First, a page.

Edited by William Byron Forbush This is a book that will never die — one of the great English classics. . . . Reprinted here in its most complete form, it brings to life the days when “a noble army, men and boys, the matron and the maid,” “climbed the steep ascent of heaven, ‘mid peril, toil, and pain.” “After the Bible itself, no book so profoundly influenced early Protestant sentiment as the Book of Martyrs. Even in our time, it is still a living force. It is more than a record of persecution. It is an arsenal of controversy, a storehouse of romance, as well as a source of edification.”
Fox’s Book of Martyrs is in the public domain and may be freely used and distributed.
Persecution of John Huss part 3 of 4
He was ushered into the town with great acclamations, and it may be said that he passed through Germany in a kind of triumph. He could not help expressing his surprise at the treatment he received: “I thought (said he) I had been an outcast. I now see my worst friends are in Bohemia.”
As soon as Huss arrived at Constance, he immediately took logdings in a remote part of the city. A short time after his arrival, came one Stephen Paletz, who was employed by the clergy at Prague to manage the intended prosecution against him. Paletz was afterwards joined by Michael de Cassis, on the part of the court of Rome. These two declared themselves his accusers, and drew up a set of articles against him, which they presented to the pope and the prelates of the Council.
When it was known that he was in the city he was immediately arrested, and committed prisoner to a chamber in the palace. This violation of common law and justice was particularly noticed by one of Huss’s friends, who urged the imperial safe-conduct; but the pope replied he never granted any safe-conduct, nor was he bound by that of the emperor.
While Huss was in confinement, the Council acted the part of inquisitors. They condemned the doctrines of Wickliffe, and even ordered his remains to be dug up and burned to ashes; which orders were strictly complied with. In the meantime, the nobility of Bohemia and Poland strongly interceded for Huss; and so far prevailed as to prevent his being condemned unheard, which had been resolved on by the commissioners appointed to try him.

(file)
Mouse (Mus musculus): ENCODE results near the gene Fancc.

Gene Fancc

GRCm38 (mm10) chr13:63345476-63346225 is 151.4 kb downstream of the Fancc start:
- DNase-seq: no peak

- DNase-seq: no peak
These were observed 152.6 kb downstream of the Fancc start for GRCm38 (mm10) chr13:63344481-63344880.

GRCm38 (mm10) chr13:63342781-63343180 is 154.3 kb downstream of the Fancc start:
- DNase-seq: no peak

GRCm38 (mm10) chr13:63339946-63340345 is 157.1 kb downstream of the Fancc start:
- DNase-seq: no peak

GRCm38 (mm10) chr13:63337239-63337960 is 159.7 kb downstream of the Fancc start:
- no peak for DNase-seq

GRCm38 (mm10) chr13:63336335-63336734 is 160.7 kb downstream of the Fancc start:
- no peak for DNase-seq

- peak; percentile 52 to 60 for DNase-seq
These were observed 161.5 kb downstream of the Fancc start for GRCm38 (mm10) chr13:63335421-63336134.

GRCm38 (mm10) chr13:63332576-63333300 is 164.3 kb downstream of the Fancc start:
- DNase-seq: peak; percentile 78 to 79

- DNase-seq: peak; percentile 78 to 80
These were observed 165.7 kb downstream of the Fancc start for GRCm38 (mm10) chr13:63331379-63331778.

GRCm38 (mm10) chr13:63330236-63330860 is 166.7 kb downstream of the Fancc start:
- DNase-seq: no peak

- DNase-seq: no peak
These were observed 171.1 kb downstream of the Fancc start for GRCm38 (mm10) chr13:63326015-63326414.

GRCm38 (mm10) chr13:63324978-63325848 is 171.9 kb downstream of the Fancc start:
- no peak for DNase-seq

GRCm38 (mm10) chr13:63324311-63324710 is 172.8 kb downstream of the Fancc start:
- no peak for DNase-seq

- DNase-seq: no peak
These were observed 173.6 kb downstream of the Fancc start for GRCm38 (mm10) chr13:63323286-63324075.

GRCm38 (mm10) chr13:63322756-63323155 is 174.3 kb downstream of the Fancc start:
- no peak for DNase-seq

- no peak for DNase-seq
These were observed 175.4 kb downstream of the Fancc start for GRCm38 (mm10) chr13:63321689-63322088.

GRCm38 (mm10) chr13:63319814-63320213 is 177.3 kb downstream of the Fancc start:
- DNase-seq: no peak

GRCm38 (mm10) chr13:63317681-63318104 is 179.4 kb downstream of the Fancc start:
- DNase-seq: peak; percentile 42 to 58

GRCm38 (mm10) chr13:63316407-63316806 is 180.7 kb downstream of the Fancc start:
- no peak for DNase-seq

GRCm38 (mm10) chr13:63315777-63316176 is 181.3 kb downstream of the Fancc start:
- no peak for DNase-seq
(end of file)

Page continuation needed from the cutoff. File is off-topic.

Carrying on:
When he was brought before the Council, the articles exhibited against him were read: they were upwards of forty in number, and chiefly extracted from his writings.
John Huss’s answer was this: “I did appeal unto the pope; who being dead, and the cause of my matter remaining undetermined, I appealed likewise unto his successor John XXIII: before whom when, by the space of two years, I could not be admitted by my advocates to defend my cause, I appealed unto the high judge Christ.”
When John Huss had spoken these words, it was demanded of him whether he had received absolution of the pope or no? He answered, “No.” Then again, whether it was lawful for him to appeal unto Christ or no? Whereunto John Huss answered: “Verily I do affirm here before you all, that there is no more just or effectual appeal, than that appeal which is made unto Christ, inasmuch as the law doth determine, that to appeal is no other thing than in a cause of grief or wrong done by an inferior judge, to implore and require aid at a higher Judge’s
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